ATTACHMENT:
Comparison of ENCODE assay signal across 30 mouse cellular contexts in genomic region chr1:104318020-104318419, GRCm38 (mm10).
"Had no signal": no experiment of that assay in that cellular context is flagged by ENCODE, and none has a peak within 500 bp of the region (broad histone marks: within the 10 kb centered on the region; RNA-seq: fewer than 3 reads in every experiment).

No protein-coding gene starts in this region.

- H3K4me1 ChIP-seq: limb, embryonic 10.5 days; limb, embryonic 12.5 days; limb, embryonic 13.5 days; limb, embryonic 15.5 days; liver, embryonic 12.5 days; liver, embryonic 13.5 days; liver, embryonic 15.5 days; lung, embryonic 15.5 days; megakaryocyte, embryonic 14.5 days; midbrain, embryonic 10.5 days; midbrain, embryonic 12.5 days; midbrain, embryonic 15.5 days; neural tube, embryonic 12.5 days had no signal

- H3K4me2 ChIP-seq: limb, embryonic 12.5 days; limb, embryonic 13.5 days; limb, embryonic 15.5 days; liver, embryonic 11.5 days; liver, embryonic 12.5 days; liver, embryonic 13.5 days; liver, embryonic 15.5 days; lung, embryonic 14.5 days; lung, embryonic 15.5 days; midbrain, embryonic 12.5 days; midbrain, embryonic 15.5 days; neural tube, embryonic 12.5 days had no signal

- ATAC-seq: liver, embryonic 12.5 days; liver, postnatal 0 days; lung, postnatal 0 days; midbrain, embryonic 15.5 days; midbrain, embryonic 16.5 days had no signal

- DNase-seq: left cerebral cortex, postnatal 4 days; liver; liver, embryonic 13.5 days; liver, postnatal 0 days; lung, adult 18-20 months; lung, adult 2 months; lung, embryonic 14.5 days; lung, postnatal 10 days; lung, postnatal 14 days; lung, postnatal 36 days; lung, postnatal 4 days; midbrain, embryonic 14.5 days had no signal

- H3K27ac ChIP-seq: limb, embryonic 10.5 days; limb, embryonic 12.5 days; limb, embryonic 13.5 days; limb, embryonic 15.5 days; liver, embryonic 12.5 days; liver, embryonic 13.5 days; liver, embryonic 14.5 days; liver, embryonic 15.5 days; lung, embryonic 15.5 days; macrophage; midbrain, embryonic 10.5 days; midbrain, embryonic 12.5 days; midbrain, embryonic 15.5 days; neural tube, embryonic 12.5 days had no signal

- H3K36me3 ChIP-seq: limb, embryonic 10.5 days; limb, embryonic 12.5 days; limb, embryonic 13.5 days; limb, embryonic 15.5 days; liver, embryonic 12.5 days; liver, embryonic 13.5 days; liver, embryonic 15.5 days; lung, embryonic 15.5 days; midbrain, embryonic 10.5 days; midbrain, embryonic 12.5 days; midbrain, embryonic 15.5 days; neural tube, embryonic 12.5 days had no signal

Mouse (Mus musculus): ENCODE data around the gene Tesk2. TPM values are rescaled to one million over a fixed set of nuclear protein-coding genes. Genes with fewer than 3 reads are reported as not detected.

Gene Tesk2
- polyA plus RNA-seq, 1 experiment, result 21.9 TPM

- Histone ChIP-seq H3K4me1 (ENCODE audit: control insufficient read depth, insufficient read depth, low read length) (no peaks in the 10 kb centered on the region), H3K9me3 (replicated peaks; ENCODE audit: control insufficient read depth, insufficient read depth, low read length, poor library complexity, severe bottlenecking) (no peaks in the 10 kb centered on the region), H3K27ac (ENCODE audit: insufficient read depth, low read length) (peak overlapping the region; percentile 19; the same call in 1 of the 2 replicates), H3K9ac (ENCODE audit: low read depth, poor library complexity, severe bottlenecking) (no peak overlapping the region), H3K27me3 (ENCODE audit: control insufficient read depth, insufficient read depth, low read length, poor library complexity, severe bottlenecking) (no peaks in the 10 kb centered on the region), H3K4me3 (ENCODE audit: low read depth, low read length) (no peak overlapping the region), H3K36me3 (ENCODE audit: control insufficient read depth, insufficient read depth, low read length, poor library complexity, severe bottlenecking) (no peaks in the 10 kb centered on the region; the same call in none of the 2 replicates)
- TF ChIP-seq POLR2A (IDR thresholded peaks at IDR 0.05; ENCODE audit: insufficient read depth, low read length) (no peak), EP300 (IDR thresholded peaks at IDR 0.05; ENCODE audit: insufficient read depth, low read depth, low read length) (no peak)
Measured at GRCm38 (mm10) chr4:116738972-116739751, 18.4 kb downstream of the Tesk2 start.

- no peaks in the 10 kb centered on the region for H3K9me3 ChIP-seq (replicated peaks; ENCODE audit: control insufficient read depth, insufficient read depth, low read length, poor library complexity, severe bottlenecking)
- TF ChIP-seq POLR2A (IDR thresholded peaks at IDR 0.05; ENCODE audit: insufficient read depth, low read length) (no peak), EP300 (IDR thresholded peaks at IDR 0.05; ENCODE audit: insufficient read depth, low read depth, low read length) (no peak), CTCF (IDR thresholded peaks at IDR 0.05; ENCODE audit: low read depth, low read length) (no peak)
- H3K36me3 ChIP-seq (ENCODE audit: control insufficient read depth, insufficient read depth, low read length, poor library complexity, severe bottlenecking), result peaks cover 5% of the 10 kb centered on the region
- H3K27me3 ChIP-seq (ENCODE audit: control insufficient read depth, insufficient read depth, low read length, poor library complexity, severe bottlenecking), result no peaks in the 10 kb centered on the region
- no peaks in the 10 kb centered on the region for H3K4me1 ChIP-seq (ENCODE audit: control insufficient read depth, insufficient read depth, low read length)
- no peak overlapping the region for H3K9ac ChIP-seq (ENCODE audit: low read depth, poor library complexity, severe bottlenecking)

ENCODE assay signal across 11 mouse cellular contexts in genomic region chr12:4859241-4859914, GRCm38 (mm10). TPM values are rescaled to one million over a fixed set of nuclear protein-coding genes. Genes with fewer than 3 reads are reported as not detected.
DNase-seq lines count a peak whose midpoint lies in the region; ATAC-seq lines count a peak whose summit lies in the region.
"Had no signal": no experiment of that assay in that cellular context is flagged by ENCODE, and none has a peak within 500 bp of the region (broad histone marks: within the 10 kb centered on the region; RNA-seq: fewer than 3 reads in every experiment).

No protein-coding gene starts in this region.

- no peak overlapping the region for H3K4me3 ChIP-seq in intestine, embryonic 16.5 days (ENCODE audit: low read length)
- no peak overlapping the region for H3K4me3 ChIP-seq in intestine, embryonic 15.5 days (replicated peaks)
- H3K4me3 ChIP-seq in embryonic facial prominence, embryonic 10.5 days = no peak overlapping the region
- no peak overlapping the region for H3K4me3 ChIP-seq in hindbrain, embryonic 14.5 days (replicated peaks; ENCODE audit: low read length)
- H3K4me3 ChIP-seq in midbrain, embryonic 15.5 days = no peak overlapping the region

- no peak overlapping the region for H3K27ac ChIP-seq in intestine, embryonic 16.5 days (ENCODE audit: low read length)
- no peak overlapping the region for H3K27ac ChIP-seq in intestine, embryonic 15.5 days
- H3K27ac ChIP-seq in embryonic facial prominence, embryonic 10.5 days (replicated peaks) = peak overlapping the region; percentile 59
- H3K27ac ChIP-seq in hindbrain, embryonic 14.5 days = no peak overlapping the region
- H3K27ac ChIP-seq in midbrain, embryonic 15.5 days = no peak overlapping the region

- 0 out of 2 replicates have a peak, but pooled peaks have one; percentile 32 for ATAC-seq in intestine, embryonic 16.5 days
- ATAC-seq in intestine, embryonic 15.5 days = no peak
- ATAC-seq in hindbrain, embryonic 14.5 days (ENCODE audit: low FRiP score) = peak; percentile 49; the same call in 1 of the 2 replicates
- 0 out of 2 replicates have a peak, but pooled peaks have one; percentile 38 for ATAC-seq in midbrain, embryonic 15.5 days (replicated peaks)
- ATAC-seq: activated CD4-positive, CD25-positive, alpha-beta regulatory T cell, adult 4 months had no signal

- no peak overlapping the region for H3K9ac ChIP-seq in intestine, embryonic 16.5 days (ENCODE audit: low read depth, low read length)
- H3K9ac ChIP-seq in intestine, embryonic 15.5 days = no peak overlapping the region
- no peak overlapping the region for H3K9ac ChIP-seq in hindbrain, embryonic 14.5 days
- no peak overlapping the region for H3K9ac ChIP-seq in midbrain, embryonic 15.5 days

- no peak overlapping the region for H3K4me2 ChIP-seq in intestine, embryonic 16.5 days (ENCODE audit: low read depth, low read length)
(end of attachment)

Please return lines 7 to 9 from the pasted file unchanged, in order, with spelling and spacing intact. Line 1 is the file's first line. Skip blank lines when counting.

- DNase-seq: left cerebral cortex, postnatal 4 days; liver; liver, embryonic 13.5 days; liver, postnatal 0 days; lung, adult 18-20 months; lung, adult 2 months; lung, embryonic 14.5 days; lung, postnatal 10 days; lung, postnatal 14 days; lung, postnatal 36 days; lung, postnatal 4 days; midbrain, embryonic 14.5 days had no signal

- H3K27ac ChIP-seq: limb, embryonic 10.5 days; limb, embryonic 12.5 days; limb, embryonic 13.5 days; limb, embryonic 15.5 days; liver, embryonic 12.5 days; liver, embryonic 13.5 days; liver, embryonic 14.5 days; liver, embryonic 15.5 days; lung, embryonic 15.5 days; macrophage; midbrain, embryonic 10.5 days; midbrain, embryonic 12.5 days; midbrain, embryonic 15.5 days; neural tube, embryonic 12.5 days had no signal

- H3K36me3 ChIP-seq: limb, embryonic 10.5 days; limb, embryonic 12.5 days; limb, embryonic 13.5 days; limb, embryonic 15.5 days; liver, embryonic 12.5 days; liver, embryonic 13.5 days; liver, embryonic 15.5 days; lung, embryonic 15.5 days; midbrain, embryonic 10.5 days; midbrain, embryonic 12.5 days; midbrain, embryonic 15.5 days; neural tube, embryonic 12.5 days had no signal